Thursday, May 20, 2010

The Undiscovered Factor

Jerry again:
I think what you are saying is...

It is not the rate of interest that adds to the price level, but the cost of interest.

If the interest rate goes up today, it adds to the cost of borrowing. But you don't pay it today. The increase affects potential future costs, and that affects growth.

But if interest costs amount to 5% of income or 50%, they affect the cost of living, the cost of doing business, and the cost of governing. Interest costs are embedded costs.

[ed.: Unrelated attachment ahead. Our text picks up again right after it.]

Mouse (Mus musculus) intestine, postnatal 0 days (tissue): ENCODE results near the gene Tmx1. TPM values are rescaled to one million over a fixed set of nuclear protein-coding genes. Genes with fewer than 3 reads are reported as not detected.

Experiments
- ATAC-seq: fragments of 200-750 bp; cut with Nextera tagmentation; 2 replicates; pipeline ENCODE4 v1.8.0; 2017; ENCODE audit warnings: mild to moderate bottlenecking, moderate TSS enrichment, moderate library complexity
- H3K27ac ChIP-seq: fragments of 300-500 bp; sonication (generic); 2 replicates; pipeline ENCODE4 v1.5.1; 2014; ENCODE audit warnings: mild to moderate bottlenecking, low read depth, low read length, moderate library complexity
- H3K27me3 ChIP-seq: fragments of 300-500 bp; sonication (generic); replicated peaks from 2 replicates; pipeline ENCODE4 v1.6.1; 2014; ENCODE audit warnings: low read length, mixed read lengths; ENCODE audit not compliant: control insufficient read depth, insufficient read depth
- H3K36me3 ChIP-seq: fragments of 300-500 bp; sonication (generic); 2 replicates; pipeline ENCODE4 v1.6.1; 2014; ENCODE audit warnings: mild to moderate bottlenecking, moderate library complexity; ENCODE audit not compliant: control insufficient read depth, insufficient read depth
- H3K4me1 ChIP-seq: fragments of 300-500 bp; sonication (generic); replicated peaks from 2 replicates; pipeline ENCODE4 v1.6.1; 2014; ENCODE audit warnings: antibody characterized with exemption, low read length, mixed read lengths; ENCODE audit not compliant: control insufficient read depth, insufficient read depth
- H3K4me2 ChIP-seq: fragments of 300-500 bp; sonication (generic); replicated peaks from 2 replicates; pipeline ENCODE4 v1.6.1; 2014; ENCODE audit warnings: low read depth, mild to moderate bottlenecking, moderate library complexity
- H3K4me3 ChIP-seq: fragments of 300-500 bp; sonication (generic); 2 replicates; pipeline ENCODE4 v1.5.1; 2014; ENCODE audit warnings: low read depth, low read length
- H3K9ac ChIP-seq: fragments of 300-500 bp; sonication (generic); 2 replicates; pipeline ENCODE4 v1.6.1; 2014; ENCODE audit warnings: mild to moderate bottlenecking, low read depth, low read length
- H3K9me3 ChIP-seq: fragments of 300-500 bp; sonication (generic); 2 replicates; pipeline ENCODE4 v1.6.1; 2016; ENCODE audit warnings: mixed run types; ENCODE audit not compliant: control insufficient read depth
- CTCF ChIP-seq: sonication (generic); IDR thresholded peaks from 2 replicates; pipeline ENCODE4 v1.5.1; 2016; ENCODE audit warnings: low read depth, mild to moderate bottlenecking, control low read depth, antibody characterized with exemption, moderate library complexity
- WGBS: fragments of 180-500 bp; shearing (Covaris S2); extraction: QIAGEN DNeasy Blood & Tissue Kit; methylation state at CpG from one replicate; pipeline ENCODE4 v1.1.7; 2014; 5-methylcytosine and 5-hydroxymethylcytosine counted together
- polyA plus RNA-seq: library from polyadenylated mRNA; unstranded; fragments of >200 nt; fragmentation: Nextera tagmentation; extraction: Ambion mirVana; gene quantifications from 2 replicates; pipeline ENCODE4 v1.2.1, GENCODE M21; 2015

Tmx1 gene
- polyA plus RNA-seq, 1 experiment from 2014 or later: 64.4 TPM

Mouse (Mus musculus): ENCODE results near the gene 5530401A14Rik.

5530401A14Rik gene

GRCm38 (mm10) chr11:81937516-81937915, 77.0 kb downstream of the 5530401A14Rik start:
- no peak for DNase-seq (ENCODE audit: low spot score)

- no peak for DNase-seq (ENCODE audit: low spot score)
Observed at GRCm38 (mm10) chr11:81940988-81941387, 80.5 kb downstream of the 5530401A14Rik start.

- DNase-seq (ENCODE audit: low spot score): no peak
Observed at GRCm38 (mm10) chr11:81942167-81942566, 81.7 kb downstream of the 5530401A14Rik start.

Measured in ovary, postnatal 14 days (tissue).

And if the trend shows interest costs increasing relative to income, those embedded costs are growing.

If this is true, one could say interest costs drive inflation.

This is what I'm saying.

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